In May 2021, Fatih Birol, the executive director of the International Energy Agency (IEA), finally admitted what climate activists have been saying for years: Preventing catastrophic climate change requires ending all extraction of new coal, oil, and gas. The idea that we need to replace fossil fuels with alternative sources of energy, given how destructive fossil fuels are to the health of humans, nonhumans, and the environment has been undeniable for decades.
This reasoning extends to other industries as well. For example, we know that animal farming harms and kills billions of animals, pollutes and destroys natural habitats, contributes to climate change and biodiversity loss, and risks the spread of antimicrobial-resistant zoonotic diseases. As with fossil fuels, we need to replace animal products with alternative sources of protein, given how harmful animal proteins are to humans, nonhumans, and the environment.
Unfortunately, humans are investing more, not less, in animal farming at present. Not only are we slaughtering more animals than ever before, but we are also adding new kinds of animals to those we already farm, including octopuses. At present, wild octopus populations are declining due to overfishing. But instead of solving this problem by leaving octopuses out of the food system, many companies are trying to figure out how to intensively farm them.
Spanish seafood company Nueva Pescanova is currently winning this grim race. It plans to start marketing farmed octopuses in summer 2022, and to start selling them in 2023 from its new farm in Las Palmas that will keep thousands of octopuses with no transparency or oversight. And in general, when humans intensively breed, raise, and kill this many sensitive, intelligent animals with no accountability, the prospects for humane treatment are low.
Nueva Pescanova did not reach this point alone. For years, scientists have been developing novel ways to breed and feed captive octopuses. Most published research on octopus farming has been produced by the Spanish Institute of Oceanography, sometimes sponsored by Nueva Pescanova, which then bought patents on new techniques. Researchers in New Zealand, Japan, Mexico, and elsewhere have worked on this topic as well, funded by companies like Nireus Aquaculture, universities, and national fisheries agencies.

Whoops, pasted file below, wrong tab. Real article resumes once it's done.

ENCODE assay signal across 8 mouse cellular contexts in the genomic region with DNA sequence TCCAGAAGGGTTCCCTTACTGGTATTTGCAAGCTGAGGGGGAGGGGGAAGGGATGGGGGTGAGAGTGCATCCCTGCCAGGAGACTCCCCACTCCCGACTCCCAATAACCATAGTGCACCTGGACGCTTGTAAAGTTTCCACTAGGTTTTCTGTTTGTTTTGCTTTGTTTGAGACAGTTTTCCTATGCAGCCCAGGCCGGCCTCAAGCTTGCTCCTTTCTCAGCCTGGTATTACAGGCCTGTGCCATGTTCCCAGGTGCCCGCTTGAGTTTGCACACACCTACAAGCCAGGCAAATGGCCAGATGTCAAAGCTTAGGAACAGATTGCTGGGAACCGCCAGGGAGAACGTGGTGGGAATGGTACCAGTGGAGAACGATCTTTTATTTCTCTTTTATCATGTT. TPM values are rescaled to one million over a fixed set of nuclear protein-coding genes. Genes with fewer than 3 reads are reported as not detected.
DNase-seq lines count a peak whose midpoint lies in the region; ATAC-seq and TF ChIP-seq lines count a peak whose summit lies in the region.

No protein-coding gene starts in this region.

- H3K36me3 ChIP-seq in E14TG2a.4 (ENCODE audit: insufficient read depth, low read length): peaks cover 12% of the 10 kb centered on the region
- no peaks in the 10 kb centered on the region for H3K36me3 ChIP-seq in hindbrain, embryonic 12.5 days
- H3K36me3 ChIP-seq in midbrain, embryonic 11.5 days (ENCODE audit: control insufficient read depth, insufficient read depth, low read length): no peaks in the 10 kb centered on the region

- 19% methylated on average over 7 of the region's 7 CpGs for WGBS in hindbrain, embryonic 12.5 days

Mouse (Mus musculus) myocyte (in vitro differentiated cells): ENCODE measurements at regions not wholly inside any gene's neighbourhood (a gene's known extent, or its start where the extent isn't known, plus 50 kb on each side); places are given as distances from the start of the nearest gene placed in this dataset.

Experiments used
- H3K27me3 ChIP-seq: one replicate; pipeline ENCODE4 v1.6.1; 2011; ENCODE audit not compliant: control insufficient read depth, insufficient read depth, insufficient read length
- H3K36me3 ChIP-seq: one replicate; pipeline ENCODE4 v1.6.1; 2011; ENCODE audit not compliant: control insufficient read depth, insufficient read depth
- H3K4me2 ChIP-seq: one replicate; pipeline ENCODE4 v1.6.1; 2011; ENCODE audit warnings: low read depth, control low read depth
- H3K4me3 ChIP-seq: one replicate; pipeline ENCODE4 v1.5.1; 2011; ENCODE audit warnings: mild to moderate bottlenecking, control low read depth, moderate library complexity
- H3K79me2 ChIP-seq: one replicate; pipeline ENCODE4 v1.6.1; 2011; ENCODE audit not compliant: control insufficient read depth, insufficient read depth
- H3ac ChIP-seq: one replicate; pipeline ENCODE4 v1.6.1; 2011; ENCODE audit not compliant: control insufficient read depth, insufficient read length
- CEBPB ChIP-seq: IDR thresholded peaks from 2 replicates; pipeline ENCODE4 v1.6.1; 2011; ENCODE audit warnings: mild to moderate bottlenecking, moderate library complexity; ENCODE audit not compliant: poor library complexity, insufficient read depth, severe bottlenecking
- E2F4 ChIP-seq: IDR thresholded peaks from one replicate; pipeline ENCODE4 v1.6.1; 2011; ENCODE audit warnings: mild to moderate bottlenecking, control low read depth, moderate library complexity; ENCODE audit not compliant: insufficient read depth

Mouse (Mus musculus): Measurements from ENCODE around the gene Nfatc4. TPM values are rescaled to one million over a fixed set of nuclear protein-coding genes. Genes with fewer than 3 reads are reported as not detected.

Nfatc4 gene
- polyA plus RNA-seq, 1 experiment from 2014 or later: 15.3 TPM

Meanwhile, Nueva Pescanova is seeking funding from the European Union’s NextGeneration Fund, a pot of billions of euros intended to support economic recovery from the pandemic and “build a greener, more digital and more resilient future.” According to the Fish Site, the company claims that it will contribute to this mission by reducing pressure on wild octopus populations, without mentioning the many respects in which it will undermine this mission as well.
Experts have warned against octopus farming for years already. In a widely-read article published in 2019, Jennifer Jacquet, Becca Franks, Peter Godfrey-Smith, and Walter Sánchez-Suárez laid out the damage that octopus farming will do to the marine environment by putting pressure on wild fish populations plundered to feed the captive octopuses. They also explained how poorly such highly intelligent, asocial creatures would fare in a farm environment.
More recently, a report by researchers at the London School of Economics reviewed evidence for the sentience of octopuses and other cephalopods as well as decapod crustaceans and convinced the UK government to legally recognize their sentience. This report concluded that “high-welfare octopus farming is impossible” and that the UK should consider “a ban on imported farmed octopuses” as well as “a pre-emptive ban on octopus farming.”
Furthermore, industrial animal agriculture is inhumane, unhealthful, and unsustainable as a general matter, and we have no reason to expect that octopus farming will be any different. Industrial animal agriculture maintains the appearance of efficiency and affordability only because of heavy government support. Deregulation and subsidies allow meat companies to ignore many of the costs of industrial meat production, with the result that either nobody covers these costs or, at best, governments cover them with support from taxpayers.